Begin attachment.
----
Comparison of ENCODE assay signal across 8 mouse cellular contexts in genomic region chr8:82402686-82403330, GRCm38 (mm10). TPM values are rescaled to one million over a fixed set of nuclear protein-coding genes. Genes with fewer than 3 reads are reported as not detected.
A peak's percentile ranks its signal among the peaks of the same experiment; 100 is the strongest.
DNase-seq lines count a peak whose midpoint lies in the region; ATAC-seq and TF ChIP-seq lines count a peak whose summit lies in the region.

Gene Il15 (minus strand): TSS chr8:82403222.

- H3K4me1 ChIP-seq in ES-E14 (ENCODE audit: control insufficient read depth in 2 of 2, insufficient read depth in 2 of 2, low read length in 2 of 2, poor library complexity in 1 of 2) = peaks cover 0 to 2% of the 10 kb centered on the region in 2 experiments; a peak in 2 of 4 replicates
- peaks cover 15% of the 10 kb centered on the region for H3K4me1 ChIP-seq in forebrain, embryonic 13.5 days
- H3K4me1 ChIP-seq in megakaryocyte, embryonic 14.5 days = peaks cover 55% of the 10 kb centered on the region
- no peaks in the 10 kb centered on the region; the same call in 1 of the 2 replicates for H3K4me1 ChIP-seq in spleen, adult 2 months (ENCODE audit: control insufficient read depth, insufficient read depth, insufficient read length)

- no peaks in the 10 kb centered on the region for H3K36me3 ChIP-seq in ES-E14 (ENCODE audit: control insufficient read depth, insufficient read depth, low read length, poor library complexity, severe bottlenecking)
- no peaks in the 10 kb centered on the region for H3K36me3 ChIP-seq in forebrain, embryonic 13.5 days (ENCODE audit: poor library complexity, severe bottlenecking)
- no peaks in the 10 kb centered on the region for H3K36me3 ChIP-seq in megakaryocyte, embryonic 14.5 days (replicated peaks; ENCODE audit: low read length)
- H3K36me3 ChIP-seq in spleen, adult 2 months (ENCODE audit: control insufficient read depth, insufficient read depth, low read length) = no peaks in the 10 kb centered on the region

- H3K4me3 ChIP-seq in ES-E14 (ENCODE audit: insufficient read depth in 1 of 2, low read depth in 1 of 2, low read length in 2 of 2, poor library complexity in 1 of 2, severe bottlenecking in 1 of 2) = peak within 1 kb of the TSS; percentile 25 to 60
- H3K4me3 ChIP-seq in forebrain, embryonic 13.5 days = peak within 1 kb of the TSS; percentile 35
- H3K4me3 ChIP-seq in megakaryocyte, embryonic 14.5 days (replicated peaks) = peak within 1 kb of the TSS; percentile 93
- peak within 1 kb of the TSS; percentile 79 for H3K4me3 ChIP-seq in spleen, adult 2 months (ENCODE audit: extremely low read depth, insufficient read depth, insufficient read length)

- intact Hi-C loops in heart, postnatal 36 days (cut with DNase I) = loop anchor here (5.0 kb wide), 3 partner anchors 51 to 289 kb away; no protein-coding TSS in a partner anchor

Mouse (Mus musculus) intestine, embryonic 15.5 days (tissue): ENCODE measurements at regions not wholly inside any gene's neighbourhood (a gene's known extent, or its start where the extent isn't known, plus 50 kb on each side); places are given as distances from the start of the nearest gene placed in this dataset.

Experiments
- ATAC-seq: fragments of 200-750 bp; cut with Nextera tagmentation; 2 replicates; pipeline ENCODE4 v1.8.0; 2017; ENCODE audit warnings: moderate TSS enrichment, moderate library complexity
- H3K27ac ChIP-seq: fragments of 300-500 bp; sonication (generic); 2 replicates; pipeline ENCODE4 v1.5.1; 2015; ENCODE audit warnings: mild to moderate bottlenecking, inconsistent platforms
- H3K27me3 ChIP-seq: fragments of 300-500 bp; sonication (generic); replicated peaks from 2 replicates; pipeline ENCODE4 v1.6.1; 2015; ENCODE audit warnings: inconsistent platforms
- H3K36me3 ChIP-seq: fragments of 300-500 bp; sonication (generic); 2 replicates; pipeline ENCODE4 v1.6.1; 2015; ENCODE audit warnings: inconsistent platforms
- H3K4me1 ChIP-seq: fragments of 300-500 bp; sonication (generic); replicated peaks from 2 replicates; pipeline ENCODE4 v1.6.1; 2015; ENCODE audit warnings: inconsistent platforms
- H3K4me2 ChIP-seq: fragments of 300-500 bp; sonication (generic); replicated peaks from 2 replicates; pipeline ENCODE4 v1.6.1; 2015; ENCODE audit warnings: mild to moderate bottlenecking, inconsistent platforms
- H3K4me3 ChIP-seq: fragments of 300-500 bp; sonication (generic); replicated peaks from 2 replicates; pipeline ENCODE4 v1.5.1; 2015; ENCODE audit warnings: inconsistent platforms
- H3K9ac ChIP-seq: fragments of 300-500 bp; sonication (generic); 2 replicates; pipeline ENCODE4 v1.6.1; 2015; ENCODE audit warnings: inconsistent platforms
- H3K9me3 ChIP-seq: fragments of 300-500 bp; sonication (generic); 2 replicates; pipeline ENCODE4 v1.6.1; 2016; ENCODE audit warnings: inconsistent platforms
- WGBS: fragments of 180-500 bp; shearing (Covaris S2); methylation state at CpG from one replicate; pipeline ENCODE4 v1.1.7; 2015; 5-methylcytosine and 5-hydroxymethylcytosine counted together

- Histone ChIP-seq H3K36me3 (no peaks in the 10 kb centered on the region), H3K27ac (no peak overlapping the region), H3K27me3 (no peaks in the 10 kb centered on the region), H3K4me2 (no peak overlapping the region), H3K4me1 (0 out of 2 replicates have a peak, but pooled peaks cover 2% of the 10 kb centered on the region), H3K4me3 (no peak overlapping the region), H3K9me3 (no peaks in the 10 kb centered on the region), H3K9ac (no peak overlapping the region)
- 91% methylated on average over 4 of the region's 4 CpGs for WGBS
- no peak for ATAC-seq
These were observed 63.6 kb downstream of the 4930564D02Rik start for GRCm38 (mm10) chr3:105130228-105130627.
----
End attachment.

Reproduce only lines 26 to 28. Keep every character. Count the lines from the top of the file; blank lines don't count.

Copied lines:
- H3K4me3 ChIP-seq: fragments of 300-500 bp; sonication (generic); replicated peaks from 2 replicates; pipeline ENCODE4 v1.5.1; 2015; ENCODE audit warnings: inconsistent platforms
- H3K9ac ChIP-seq: fragments of 300-500 bp; sonication (generic); 2 replicates; pipeline ENCODE4 v1.6.1; 2015; ENCODE audit warnings: inconsistent platforms
- H3K9me3 ChIP-seq: fragments of 300-500 bp; sonication (generic); 2 replicates; pipeline ENCODE4 v1.6.1; 2016; ENCODE audit warnings: inconsistent platforms